European stock markets lose 1% dragged down by declines on Wall Street | Economy

 European stock markets lose 1% dragged down by declines on Wall Street |  Economy

View of the Madrid Stock Exchange shortly after the opening of the session this Thursday.Vega Alonso del Val (EFE)

The collapse of Wall Street the day before has taken its toll on European markets. The stock markets of the Old Continent have closed this Thursday in red: the Ibex 35 has lost 0.83%, although it has managed to save 8,400 points. Frankfurt has fallen by 0.85%; Paris 1.26%, and London 1.82%. Investors are thus reversing Tuesday’s rebound as they fear business results will suffer in an environment marked by rising interest rates in the United States, high inflation and uncertainty over the war in Ukraine.

Among the members of the Spanish selective, Ferrovial, Inditex and Aena have been the most affected values, leaving more than 2%. Instead, renewables have managed to save face, with Siemens Gamesa and Solaria advancing more than 4%. High prices for consumer goods, gas and energy continue to fuel fears of flagging economic growth. The latest bad news in this regard has come this week, when the rise in the CPI in the United Kingdom in April to 9% was known. The Renta 4 analysis house recalls that the Bank of England itself does not expect to see the price ceiling until October, at levels close to 10%. On the positive side, the plans announced by Shanghai to resume activity and gradually end the confinement could serve as a catalyst in the coming days.

Wall Street, after suffering its worst day in almost two years on Wednesday, extends the declines. In the first bars of the session, the Dow Jones, the S&P 500, and the Nasdaq technology index —the most affected the day before— fell around 1%. In addition to the warnings of the US Treasury Secretary, Janet Yellen, about a potential entry of the world economy into a period of stagflation, the results of the retail distribution company Target caused an avalanche of sales in the US stock markets, as they warn. from Link Securities.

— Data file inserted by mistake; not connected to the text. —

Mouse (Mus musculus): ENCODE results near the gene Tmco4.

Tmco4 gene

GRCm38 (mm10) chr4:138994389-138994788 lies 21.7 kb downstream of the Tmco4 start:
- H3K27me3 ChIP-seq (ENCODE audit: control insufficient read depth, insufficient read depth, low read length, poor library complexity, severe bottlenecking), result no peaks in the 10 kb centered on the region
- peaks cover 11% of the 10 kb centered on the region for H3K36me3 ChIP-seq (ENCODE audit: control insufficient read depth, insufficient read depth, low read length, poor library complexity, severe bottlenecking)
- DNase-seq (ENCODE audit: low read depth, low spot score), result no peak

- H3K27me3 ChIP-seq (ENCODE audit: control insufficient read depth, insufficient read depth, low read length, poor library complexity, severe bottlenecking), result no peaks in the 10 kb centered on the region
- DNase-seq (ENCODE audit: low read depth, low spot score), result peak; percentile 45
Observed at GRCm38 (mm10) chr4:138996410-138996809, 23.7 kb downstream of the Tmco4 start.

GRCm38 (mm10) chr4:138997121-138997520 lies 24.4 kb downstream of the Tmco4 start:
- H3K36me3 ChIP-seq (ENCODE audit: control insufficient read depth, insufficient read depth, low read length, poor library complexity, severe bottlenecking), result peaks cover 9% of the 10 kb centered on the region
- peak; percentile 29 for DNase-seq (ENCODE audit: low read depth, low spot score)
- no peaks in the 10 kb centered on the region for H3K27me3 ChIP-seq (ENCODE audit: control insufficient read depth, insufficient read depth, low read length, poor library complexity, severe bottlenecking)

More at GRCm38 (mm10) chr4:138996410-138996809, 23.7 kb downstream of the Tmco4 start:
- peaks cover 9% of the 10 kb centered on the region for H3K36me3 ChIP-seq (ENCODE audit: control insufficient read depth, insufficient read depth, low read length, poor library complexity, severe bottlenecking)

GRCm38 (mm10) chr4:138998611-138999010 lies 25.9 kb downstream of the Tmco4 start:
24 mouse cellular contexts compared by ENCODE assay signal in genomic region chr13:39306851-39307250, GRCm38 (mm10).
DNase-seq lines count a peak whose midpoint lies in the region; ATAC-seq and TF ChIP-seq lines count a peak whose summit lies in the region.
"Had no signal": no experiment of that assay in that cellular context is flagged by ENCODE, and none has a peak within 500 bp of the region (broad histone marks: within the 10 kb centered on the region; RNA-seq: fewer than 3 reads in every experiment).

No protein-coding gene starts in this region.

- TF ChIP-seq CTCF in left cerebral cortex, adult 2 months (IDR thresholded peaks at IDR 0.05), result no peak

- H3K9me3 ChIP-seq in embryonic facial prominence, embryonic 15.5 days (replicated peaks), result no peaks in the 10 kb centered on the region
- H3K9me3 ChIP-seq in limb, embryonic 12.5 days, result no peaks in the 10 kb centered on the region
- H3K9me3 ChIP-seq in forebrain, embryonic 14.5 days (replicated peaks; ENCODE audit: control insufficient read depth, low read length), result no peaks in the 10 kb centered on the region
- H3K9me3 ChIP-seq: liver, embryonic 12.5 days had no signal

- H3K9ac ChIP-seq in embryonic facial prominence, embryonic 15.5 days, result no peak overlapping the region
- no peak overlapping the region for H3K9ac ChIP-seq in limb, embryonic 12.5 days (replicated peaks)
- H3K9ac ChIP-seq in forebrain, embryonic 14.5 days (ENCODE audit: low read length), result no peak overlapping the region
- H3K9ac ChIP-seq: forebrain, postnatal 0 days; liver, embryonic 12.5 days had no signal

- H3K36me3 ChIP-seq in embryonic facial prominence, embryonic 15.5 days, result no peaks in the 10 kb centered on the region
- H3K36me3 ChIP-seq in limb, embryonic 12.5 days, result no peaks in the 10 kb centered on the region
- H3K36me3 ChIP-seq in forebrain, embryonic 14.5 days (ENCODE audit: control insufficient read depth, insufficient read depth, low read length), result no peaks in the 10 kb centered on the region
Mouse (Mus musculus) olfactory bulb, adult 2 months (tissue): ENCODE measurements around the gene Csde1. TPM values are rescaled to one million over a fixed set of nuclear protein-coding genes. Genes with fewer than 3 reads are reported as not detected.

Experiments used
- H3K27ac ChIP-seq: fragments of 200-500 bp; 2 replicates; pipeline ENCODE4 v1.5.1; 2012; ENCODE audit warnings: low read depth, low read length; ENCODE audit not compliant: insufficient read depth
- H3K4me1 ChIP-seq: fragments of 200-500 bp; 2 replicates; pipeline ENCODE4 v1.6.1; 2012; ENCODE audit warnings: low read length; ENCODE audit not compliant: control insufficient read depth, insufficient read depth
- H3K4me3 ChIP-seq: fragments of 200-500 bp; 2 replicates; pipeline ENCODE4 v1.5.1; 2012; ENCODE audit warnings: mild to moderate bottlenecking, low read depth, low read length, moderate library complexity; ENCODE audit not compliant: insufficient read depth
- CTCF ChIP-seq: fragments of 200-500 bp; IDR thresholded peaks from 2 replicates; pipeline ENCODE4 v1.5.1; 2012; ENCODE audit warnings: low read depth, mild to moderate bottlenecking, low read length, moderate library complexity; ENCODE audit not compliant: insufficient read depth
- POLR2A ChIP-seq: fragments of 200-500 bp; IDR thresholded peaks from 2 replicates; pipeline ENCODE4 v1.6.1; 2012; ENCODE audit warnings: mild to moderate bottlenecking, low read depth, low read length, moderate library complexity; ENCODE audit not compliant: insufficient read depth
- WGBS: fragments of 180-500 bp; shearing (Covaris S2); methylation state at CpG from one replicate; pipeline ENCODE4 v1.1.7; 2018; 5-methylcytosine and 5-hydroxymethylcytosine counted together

The company has reported $1 billion in profit between January and March, about half of what it made in the same period in 2021, well below expectations. Likewise, the profits of Walmart, the first retail company by turnover in the United States, fell 25% in the first quarter of the year, due to the pressure that inflation exerted on the firm’s operating costs. “The negative impact on the margins of some of the companies in Retail sale The most important in the US has been the push that investors needed to fall off the horse and assume that the context of rising prices, together with a very restrictive policy of a Federal Reserve determined to curb inflation, will have a negative impact on the economy ” , pointed out Patricia García, an analyst at MacroYield.

The attention of stock market operators is once again focused on the impact of rising prices on consumer spending, who are faced with increasingly reduced purchasing power. In addition, the market continues to value the possibility of further monetary tightening, as recently promised by the Federal Reserve, which is willing to raise interest rates as much as necessary to put an end to rising inflation.

Asian stocks have also been punished. The Hang Seng, the benchmark index of the Hong Kong Stock Exchange, closed this Thursday with losses of 2.54%, dragged down by the heavy losses that technology values ​​have discounted. The digital giant Tencent has revealed this Wednesday that its profits for the first quarter had been cut in half. The Japanese Nikkei has also concluded the session dyed red, with a drop of 1.89%. In the commodity market, both Brent -the benchmark for Europe- and West Texas Intermediate remain above 100 dollars.

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